Scenic Nevada filed a lawsuit against the city of Reno recently to halt three large signs from being erected to advertise the new Neon Line District in the west end of downtown and along the freeway.
A majority of the Reno City Council gave their approval for the signs in October when they adopted a development agreement (DA) with Jacobs Entertainment that includes signage provisions that we believe circumvent city sign codes and violate state law. Called a “Petition for Judicial Review”, our lawsuit, filed November 19, asks the court to review the city’s action and then void the DA completely or partially to omit the sign provisions. Read the lawsuit.
The signs do not comply with code and putting them in the DA to circumvent the city’s sign code actually runs afoul of state law which says that a development agreement can only govern land in which the developer has a real property interest:
“In the manner prescribed by ordinance, a governing body may, upon application of any person having a legal or equitable interest in land, enter into an agreement with that person concerning the development of that land.” NRS 278.0201 1. (Emphasis added).
Scenic Nevada contends that the area covered by the DA contains many parcels in which the developers who signed the DA have no legal or equitable interest, and thus, the DA is contrary to NRS 278.0201.
The three large signs are designated as “area identification” signs in the DA and are shown on the developer’s renderings as AC-1 (archway sign), PY-1B (cemetery sign), and PY-1 (gas station sign). See map below. All three still need building permits so city engineers can make sure the signs are structurally sound, according to the deputy city attorney.
As proposed, the archway sign will be erected in a mixed-use zone and would stand 27 feet tall and span 102 feet over Fourth Street, a public roadway, blocking a scenic mountain view. The north pylon would be anchored in a public right-of-way, which obviously is not owned by the developer.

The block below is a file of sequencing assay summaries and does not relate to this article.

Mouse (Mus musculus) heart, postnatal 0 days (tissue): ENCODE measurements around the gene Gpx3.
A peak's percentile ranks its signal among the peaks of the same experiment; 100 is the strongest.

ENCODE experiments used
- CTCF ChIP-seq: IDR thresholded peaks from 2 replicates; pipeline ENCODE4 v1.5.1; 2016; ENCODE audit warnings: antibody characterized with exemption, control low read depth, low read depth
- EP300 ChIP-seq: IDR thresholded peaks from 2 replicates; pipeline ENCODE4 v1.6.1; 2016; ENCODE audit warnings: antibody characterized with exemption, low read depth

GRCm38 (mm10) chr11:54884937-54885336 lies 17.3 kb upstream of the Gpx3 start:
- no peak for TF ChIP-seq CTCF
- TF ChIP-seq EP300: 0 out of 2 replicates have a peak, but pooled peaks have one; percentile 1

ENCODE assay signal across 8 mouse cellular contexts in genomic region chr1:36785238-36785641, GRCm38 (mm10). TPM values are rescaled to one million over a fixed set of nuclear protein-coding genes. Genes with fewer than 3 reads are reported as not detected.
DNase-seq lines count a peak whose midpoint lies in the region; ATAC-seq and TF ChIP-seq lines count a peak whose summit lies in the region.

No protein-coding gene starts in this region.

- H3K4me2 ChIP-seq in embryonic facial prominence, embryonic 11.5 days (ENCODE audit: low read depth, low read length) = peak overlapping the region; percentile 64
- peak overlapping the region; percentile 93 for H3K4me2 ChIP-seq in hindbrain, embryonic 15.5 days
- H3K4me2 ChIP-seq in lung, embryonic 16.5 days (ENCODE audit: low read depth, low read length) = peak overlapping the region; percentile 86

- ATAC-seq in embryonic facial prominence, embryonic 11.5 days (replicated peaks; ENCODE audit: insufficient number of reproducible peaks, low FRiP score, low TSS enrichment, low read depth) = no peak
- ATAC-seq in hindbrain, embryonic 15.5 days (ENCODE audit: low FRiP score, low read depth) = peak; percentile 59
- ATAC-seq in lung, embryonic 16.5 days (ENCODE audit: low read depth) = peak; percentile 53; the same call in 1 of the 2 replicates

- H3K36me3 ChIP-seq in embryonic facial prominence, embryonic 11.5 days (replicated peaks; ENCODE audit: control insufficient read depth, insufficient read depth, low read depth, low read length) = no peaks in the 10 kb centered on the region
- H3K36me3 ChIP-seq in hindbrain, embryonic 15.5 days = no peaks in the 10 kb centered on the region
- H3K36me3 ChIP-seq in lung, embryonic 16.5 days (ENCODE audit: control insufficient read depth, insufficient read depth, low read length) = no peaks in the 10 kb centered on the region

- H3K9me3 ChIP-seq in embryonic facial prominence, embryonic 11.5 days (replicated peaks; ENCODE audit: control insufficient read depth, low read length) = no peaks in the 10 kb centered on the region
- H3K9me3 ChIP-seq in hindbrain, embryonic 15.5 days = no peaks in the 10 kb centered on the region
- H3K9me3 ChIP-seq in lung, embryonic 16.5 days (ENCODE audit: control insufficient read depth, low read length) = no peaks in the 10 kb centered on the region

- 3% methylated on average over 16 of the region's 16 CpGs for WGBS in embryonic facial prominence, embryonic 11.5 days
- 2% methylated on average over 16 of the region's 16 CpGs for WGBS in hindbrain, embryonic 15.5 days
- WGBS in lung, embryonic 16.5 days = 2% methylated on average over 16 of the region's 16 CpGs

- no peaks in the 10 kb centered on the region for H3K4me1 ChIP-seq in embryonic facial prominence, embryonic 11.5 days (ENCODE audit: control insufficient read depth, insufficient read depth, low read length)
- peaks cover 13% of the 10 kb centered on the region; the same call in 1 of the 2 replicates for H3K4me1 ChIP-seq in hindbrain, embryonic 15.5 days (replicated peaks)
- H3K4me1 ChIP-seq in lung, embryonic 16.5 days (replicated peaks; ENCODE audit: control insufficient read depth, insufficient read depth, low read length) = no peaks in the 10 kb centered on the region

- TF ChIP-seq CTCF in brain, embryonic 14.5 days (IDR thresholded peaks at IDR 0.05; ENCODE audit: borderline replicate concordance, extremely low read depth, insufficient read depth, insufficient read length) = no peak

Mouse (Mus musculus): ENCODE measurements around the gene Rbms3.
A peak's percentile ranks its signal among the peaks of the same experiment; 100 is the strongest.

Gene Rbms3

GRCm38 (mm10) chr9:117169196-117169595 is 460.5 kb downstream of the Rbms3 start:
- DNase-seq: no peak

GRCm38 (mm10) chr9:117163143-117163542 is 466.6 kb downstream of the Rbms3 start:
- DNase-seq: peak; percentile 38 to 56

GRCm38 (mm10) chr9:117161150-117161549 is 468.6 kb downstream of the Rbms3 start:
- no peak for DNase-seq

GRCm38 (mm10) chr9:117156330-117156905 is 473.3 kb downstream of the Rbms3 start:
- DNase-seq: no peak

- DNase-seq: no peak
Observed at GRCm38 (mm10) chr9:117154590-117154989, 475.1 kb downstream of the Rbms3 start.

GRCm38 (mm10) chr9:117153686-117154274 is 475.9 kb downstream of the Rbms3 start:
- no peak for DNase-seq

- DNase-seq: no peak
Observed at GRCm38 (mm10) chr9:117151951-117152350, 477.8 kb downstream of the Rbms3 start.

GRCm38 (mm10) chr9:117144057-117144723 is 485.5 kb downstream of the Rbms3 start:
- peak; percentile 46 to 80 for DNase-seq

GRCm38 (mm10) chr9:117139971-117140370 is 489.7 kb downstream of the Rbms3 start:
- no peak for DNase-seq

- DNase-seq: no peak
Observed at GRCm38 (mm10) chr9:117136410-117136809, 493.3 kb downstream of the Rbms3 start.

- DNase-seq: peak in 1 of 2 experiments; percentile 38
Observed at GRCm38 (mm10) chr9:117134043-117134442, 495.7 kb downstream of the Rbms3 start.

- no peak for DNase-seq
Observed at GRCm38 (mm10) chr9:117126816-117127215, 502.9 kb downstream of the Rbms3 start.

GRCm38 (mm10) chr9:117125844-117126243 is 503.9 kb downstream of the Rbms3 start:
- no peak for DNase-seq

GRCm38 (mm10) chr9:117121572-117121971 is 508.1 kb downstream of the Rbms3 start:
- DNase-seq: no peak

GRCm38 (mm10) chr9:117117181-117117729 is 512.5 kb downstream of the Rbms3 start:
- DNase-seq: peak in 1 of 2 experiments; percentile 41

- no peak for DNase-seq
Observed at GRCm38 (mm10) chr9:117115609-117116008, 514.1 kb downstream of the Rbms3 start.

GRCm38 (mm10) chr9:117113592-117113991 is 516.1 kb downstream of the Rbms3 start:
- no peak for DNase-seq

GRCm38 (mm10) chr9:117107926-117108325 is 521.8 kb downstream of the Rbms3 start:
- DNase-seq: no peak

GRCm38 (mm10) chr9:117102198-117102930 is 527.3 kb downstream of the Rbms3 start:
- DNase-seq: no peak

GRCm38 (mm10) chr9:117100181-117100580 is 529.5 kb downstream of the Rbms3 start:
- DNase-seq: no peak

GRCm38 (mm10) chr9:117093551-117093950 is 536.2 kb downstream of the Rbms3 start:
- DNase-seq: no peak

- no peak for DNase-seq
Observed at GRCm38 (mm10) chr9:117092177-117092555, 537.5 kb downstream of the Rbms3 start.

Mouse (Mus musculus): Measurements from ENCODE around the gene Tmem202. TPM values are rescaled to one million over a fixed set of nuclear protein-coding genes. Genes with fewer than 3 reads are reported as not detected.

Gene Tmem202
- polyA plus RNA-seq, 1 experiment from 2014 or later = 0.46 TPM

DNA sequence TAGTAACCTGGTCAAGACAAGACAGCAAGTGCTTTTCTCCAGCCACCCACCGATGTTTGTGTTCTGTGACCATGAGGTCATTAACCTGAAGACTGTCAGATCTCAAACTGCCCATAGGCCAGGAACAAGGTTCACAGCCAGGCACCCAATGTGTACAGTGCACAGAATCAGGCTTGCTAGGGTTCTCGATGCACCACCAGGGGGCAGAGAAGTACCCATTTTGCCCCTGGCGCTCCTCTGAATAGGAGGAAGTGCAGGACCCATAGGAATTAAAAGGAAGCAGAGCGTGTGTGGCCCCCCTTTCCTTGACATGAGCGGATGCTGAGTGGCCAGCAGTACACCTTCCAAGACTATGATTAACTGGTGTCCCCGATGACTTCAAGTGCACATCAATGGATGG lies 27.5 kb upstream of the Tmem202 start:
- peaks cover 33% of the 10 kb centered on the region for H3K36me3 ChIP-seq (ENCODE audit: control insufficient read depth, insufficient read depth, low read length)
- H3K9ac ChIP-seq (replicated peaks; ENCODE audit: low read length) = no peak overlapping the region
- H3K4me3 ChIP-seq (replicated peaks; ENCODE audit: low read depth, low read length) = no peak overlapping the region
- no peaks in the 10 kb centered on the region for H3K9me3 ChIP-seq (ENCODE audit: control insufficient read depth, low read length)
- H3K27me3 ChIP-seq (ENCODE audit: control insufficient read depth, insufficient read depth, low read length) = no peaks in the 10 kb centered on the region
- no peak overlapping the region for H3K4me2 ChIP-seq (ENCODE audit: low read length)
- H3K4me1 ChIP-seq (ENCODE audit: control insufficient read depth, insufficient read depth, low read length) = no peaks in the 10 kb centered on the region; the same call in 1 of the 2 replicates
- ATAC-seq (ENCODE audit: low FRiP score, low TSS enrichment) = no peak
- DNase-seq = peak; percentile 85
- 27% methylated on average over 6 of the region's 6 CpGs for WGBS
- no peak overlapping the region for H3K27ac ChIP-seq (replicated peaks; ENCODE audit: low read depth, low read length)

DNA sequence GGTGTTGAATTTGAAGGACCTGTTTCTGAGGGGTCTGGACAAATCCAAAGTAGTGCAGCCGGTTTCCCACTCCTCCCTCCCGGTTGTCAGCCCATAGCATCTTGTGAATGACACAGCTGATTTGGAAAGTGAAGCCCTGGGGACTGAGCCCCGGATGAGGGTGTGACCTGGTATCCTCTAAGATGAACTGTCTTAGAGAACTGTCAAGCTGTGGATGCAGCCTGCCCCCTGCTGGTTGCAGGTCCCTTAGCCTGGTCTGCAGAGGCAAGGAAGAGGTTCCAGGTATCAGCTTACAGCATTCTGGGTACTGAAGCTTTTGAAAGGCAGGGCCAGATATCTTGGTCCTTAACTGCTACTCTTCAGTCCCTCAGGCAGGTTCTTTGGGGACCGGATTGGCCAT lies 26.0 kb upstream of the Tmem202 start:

Though labeled an “area identification” sign, the archway sign would only be a few paces away from the “area identification” sign at the gas station on the corner of Fourth Street and Keystone Avenue.
PY-1B would be on cemetery land facing Interstate 80, almost three-quarters of a mile away from the proposed Neon Line District entrance, making it impossible to understand why the city would call this an “area identification” sign. Scenic Nevada also contends the developer did not have a “legal or equitable interest” in the cemetery when the DA came before the council.
The gas station sign, PY-1, at Fourth Street and Keystone would be on land owned by Kokee & Neelam LLC, according to the Washoe County Assessor’s website data. The gas station sign is proposed to be 25 feet tall. In order to comply with Reno Municipal Code, a sign in this location, which is proposed for a parcel under one acre and within a mixed-use zone, would be limited to eight feet.
The Council and Developer’s Promise
Before agreeing to the DA, City Council Member Naomi Duerr won a commitment from the developer’s representative Garret Gordon to hold off on any further requests until a Town Hall could be convened to hear community concerns. The council agreed to host the meeting, tentatively set for Thursday, January 13, according to Council Member Duerr.
However, city staff jumped the gun and scheduled two Neon Line District street abandonments for tomorrow’s regular city council meeting, December 8, before the town hall can take place.
“We’re happy to do a town hall, prior to me showing up to this body with our tentative maps,” Gordon said during the Oct. 27 meeting with Council. “We have two abandonments as well. We would do the town hall before I come back to this body. Also…we’re happy to go into the town hall and get feedback on those signs before submitting a sign permit.”
It’s important to us that the city council and the developer keep that promise by postponing the abandonment requests. They should wait until the town hall meeting is held otherwise the city risks losing the community’s trust. We’re wondering if the council hears the abandonment requests tomorrow, will the city also review the sign permits before the town hall takes place?
Meanwhile, Scenic Nevada had to move forward with the lawsuit because the townhall will occur long after the November 21 deadline to file in district court. If the meeting is fruitless, we couldn’t take the chance that we also lose our day in court. The hearing will take place before Judge Connie Steinheimer, Second Judicial District Court, Department 4.